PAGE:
Atlantic Bluefin Tuna
Also known as the Northern Bluefin Tuna, the Giant Bluefin Tuna, or better yet, “tunny”, the Atlantic Bluefin Tuna grows to enormous sizes, has incredible physical features, and is a highly-prized over-fished species. The Bluefin Tuna is endangered and needs your help to survive! Stay posted for our upcoming Earth Day campaign for information on how you can help prevent overfishing!
Scientific Name: Thunnus thynnus
Home: A warm blooded fish, the Atlantic Bluefin Tuna enjoys the cold waters of Newfoundland and Iceland, as well as the warm waters of the Gulf of Mexico and the Mediterranean Sea.
It is an avid migratory fish and has been tracked swimming from North America to Europe numerous times throughout the year. The Atlantic Bluefin Tuna has become extinct in the Black Sea.
Physical Characteristics: The Atlantic Bluefin Tuna is highly evolved and resembles a robotic fish. It has a torpedo-shaped body and crescent-shaped tail enabling it to shoot through waters at speeds up to 43 miles per hour.
The Bluefin Tuna retracts its dorsal and pectoral fins into slots to reduce drag; The finlets on their tails are believed to reduce water turbulence! They are beautifully colored- shimmery blue on top and grey on bottom, which camouflages it from all sides. The Atlantic Bluefin Tuna is enormous and can surpass the average size of 6.5 feet in length and 550 lbs!
Food: The Bluefin Tuna reaches its large size by constantly eating! Their diet includes smaller fish and invertebrates such as crustaceans, squid, eels, sardines, herrings, and mackerel. They filter-feed on small organisms such as zooplankton and also enjoy eating kelp.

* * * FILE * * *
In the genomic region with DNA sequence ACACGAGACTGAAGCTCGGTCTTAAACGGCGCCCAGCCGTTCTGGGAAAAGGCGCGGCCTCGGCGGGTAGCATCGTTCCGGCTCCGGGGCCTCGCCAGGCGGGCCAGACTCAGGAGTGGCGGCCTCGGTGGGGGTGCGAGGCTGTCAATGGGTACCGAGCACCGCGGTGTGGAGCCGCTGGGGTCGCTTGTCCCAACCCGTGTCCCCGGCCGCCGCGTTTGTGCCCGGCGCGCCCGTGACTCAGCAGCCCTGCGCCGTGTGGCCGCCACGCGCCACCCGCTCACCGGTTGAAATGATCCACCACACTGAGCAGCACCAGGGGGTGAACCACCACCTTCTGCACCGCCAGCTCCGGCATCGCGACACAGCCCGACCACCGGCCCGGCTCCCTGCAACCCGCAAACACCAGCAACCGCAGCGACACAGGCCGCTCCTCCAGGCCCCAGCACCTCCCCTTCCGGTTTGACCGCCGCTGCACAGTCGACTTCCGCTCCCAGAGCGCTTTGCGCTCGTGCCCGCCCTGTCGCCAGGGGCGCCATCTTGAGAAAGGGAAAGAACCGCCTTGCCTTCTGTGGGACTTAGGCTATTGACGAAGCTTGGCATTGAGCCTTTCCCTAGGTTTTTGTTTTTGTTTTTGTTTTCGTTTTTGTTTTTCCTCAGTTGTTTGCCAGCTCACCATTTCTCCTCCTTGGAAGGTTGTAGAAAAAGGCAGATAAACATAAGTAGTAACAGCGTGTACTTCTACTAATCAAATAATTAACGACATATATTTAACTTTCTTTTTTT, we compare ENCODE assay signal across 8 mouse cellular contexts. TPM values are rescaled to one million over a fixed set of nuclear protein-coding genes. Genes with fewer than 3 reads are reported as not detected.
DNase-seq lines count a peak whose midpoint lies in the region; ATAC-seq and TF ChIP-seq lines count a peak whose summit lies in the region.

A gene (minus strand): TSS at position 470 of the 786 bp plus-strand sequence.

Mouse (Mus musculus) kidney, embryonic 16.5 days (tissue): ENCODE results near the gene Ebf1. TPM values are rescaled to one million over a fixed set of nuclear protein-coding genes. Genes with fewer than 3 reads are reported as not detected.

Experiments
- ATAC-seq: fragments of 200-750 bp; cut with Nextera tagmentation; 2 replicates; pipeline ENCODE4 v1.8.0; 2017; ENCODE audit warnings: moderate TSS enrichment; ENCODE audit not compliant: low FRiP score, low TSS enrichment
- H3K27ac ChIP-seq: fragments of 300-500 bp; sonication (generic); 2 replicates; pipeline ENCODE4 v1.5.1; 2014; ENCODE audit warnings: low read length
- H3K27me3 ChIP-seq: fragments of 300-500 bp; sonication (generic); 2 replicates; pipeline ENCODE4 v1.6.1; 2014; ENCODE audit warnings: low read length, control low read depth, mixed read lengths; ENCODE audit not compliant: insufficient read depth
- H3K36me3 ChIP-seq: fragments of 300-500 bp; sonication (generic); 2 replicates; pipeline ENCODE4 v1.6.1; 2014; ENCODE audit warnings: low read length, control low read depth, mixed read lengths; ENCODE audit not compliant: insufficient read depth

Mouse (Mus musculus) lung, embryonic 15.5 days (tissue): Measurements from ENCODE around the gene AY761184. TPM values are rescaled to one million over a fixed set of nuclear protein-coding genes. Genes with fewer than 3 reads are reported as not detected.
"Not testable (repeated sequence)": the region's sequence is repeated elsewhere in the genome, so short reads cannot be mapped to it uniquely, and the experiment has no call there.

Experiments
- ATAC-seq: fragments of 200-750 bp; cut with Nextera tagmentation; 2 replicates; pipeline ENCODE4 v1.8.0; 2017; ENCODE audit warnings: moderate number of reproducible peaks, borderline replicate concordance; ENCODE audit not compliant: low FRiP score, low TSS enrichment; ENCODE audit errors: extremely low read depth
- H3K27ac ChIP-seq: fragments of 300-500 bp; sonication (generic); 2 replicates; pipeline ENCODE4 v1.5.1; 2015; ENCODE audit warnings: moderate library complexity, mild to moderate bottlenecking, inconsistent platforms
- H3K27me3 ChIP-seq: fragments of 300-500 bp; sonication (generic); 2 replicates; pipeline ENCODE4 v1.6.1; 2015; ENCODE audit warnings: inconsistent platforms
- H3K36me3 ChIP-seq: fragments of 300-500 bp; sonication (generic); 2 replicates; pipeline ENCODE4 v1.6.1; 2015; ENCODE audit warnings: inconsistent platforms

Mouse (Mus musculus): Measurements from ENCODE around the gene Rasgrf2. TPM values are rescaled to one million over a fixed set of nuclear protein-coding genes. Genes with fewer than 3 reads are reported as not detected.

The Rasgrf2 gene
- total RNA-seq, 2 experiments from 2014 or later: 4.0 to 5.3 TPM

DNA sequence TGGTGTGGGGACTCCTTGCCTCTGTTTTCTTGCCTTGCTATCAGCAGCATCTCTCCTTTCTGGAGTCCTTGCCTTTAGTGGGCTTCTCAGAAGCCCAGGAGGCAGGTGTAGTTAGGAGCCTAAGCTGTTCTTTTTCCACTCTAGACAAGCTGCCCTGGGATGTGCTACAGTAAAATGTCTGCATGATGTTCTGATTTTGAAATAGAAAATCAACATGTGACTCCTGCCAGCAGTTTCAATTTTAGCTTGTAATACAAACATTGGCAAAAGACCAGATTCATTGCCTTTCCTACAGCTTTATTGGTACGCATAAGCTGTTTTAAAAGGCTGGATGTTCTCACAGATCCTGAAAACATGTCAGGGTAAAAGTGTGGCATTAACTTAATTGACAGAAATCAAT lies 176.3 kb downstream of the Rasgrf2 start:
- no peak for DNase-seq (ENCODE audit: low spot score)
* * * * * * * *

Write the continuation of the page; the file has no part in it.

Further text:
Conservation Status: Despite their unique physical features, incredible speed and strength, the Atlantic Bluefin Tuna is endangered. It has been a prized food fish since the time of the Ancient Greeks and Phoenicians.
In the 1970′s, demand for Bluefin tuna soared world-wide, particularly in Japan where tuna is very popular in the raw fish market. High demand accompanied with unsustainable fishing practices has led to the dramatic decline in Bluefin Tuna populations.
In October of 2009, The International Commission for the Conservation of Atlantic Tunas (ICCAT) stated that Atlantic Bluefin Tuna populations have declined by 72% in the Eastern Atlantic and 82% in the Western Atlantic over the past 40 years. In 2010, European officials increased pressure to ban international commercial fishing of Atlantic Bluefin Tuna. Despite these efforts, illegal fishing in Europe has caused the Bluefin Tuna to reach near extinction in European waters.
The Atlantic Bluefin Tuna is warm blooded, which is a rare trait for fish to have! They have the ability to thermoregulate, adjusting their body temperatures to warm or cold waters.
The largest tuna ever recorded was an Atlantic Bluefin Tuna caught in the waters of Nova Scotia that weighed 1,496 lbs!!!
The female Bluefin Tuna can lay up to 30 million eggs!!
In January 2012, a 593 lb Bluefin Tuna sold in the Japanese fish market for $736,000- a world record!!